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I guarantee each of you have one workout day or one body part is that is your favorite and that you can willingly (and enthusiastically) push yourself to do more with. I challenge you to do so, while not forgetting to push a little harder on your other muscle groups until all your workouts are challenging and enjoyable.

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Now go lift!

Is Fast Fitness For You?

There’s long been a debate in the fitness industry as to whether rapid fire or slow paced workouts are better. As a Personal Trainer I know that both styles have pros and cons in their affect on our bodies, and in fact I employ both styles with my clients and my own workouts. There’s a time and place to perform high intensity, light weight, heart-rate racing routines and the same for heavy weight, slow, low muscle fatiguing routines, and a lot depends upon your body type and goals.

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But despite having already written herein about the benefits of HIIT-high intensity interval training (see Sometimes Less Is More), and marketing my practice on 30-minute high-results routines, I still find many people unsatisfied with how long they have to spend exercising. They want to change their bodies for the better in as little time as possible. So the fads continue, whether gear or groundbreaking new approach — each one is designed to make workout quick and painless, and each one fails.

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It started with 6-minute abs DVD’s and now there’s 2-minute workouts all over the internet (2-minute arms, 2 minute glutes, etc).  At this rate I should create the 1-minute workout DVD’s and retire a year from now off the proceeds. Humor set aside, there’s only so much you can do to trim off time while speeding up the workout and still see results (and avoid injuries).  The reality too is that whether you spend 2 minutes or 60 on your abs, unless healthy lean nutrition is involved and consistent workouts with proper techniques you will NOT have washboard abs.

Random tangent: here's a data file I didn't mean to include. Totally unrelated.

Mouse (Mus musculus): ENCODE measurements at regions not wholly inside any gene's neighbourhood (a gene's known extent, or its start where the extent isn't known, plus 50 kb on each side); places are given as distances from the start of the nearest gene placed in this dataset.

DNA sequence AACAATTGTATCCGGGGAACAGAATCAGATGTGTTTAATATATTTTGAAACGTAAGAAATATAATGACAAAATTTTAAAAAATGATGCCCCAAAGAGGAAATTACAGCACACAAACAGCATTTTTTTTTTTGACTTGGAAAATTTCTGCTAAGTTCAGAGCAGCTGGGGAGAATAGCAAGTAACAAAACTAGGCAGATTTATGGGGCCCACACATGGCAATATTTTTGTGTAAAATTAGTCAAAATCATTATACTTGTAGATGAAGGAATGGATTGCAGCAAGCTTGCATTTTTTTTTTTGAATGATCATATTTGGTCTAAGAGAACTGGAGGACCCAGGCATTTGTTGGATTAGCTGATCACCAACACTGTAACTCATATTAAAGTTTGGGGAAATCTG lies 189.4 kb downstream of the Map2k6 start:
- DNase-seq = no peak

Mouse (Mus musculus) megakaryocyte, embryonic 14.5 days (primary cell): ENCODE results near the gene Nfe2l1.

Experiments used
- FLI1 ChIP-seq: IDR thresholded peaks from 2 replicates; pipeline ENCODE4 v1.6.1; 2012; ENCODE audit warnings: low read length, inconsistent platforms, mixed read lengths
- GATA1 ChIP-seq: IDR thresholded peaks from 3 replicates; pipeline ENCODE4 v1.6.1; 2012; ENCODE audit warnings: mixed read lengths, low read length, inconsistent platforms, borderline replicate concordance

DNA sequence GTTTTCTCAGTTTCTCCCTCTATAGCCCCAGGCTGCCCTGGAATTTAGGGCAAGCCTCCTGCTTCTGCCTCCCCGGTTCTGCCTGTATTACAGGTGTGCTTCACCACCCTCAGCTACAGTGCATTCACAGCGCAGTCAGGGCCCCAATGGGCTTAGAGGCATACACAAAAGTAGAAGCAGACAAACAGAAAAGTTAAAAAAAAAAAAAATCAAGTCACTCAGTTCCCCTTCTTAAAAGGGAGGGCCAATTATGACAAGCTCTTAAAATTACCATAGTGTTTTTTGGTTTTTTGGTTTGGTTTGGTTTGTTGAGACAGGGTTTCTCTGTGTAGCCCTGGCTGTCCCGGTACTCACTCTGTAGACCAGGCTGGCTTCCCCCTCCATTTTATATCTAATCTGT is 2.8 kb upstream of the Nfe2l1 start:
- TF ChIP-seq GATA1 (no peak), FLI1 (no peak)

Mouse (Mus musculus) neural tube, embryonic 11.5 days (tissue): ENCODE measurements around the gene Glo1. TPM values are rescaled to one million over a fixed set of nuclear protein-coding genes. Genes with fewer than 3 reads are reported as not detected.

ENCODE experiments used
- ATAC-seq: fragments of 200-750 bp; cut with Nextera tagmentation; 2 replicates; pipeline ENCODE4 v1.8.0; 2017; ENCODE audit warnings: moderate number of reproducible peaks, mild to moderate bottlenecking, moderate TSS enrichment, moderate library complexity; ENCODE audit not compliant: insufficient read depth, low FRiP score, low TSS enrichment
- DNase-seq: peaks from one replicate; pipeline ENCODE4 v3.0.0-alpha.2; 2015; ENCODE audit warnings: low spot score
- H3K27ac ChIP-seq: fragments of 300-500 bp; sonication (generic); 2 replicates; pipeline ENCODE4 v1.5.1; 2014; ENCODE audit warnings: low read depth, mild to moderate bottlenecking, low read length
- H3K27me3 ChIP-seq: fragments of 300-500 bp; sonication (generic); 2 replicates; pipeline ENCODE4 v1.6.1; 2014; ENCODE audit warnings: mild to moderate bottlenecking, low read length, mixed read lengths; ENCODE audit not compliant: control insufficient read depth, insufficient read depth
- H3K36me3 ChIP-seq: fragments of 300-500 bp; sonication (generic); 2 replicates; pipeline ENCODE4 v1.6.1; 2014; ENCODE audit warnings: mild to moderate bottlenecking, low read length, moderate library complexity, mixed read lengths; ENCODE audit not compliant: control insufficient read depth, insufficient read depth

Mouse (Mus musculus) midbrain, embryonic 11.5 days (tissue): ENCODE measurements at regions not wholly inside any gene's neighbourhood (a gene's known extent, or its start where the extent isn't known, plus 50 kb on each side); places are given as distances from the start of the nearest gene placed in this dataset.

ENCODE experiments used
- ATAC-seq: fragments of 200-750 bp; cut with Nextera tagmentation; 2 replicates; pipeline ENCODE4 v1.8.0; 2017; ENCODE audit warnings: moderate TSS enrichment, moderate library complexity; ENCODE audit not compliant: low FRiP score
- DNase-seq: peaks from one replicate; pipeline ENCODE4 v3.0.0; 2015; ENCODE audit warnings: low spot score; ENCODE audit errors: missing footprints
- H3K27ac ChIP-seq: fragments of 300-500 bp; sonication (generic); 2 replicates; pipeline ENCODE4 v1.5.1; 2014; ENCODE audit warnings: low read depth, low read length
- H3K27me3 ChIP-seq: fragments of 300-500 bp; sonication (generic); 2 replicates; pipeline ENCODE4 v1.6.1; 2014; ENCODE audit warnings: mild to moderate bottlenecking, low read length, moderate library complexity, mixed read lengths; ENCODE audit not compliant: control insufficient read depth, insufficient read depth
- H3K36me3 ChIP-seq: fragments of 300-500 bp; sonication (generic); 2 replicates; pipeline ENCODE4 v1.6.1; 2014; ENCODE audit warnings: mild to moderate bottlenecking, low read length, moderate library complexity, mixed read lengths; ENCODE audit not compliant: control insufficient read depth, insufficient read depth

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But in the interest of exploring new levels of fitness, I offer you speed-minded peeps (or exercise hating folks) who want to fire off a super-fast workout and then get on with your life, an opportunity to try my new Fast Five Fitness Workout!  Get the job done in only 5 minutes!

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I have created four routines – the idea being that you would exercise four times a week, each one delivering slightly different assaults on your muscles and stamina. So here’s the first. If you need a detailed explanation of these exercises or more importantly if you want all four routines customized to your specific fitness levels and goals, then contact me. (My blog followers will receive a 10% discount.)

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You’ll need a little walking room (enough to do a few lunges forward and back), a yoga or cushioned mat, and a pair of dumbbells ranging from 8-15 lbs. Keep the pace as fast as you can with NO rest until completion (should take ONLY 5 minutes depending upon your speed). Good luck!

  • 20 jumping jacks
  • 20 DB lunge walks with shoulder presses
  • 20 jump squats
  • 20 DB biceps curls combo’d with prone DB alternating arm rows
  • 20 Running mans
  • 20 Alternating Leg Up DB biceps “hammer” curls (10 on each leg)
  • 20 Prones to Planks (10 right lead, 10 left lead)
  • 20 v-sit side-to-side DB taps

Why Am I Still Fat?